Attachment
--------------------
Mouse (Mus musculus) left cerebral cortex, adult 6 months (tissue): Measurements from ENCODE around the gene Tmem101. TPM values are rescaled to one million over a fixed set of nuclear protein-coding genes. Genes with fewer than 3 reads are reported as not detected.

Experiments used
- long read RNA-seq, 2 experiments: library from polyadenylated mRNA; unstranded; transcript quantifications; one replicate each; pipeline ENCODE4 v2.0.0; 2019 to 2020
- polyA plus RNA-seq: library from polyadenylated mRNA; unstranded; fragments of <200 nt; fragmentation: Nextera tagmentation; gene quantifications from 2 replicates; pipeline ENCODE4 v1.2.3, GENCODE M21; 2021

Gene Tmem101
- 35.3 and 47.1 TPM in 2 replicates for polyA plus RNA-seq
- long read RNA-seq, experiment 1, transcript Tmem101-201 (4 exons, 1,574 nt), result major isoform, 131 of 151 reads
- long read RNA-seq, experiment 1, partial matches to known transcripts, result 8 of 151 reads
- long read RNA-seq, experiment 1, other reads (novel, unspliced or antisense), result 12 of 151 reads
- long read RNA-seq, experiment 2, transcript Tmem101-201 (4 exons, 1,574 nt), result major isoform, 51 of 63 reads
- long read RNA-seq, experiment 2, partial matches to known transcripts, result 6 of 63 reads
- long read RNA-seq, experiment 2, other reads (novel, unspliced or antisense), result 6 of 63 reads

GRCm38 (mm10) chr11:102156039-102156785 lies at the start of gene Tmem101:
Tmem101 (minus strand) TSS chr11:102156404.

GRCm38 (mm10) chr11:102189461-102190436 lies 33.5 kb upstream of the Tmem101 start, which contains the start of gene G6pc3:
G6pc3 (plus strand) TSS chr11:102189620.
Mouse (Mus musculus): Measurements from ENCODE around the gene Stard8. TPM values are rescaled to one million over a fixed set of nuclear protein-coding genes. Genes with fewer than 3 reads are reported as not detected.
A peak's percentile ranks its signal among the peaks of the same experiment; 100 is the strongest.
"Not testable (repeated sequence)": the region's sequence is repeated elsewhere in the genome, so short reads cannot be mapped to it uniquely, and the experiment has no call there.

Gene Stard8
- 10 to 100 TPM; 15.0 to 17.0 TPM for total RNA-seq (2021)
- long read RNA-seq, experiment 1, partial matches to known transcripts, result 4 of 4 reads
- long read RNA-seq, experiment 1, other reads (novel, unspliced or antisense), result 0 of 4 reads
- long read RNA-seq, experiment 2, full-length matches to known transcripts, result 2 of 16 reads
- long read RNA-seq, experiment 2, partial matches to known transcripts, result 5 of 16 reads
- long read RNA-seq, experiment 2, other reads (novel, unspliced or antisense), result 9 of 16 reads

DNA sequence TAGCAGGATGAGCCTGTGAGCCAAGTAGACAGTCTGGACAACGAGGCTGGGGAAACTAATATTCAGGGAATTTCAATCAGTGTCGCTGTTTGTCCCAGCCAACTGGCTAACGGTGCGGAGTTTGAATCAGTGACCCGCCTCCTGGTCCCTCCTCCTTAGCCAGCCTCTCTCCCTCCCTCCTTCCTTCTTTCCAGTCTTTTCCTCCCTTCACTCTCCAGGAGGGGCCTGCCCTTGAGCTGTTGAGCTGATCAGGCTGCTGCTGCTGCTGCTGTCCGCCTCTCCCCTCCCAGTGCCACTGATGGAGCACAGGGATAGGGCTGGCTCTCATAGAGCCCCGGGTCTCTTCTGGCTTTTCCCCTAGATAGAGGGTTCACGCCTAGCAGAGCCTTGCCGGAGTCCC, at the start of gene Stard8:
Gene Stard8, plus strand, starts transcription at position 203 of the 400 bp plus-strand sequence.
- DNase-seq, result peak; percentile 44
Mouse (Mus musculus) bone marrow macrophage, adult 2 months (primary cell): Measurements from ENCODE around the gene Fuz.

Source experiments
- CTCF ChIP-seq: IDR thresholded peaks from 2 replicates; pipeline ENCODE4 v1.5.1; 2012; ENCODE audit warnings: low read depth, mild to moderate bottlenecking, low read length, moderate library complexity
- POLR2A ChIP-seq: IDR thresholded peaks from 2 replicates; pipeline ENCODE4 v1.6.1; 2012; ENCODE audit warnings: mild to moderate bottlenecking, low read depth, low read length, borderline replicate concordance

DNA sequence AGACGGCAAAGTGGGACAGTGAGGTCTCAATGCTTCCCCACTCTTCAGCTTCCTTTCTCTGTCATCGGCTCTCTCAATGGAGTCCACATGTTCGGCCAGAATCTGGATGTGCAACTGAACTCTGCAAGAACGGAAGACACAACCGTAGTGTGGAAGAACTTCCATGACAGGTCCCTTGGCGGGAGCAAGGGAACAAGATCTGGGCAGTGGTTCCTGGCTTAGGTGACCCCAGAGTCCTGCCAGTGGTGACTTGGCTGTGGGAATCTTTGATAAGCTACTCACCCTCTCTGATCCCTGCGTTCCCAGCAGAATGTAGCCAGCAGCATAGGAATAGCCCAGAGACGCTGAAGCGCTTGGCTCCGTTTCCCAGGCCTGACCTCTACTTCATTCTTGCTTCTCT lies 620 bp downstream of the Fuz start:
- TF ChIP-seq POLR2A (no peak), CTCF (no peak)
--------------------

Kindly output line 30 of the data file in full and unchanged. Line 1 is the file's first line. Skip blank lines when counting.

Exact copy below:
Mouse (Mus musculus) bone marrow macrophage, adult 2 months (primary cell): Measurements from ENCODE around the gene Fuz.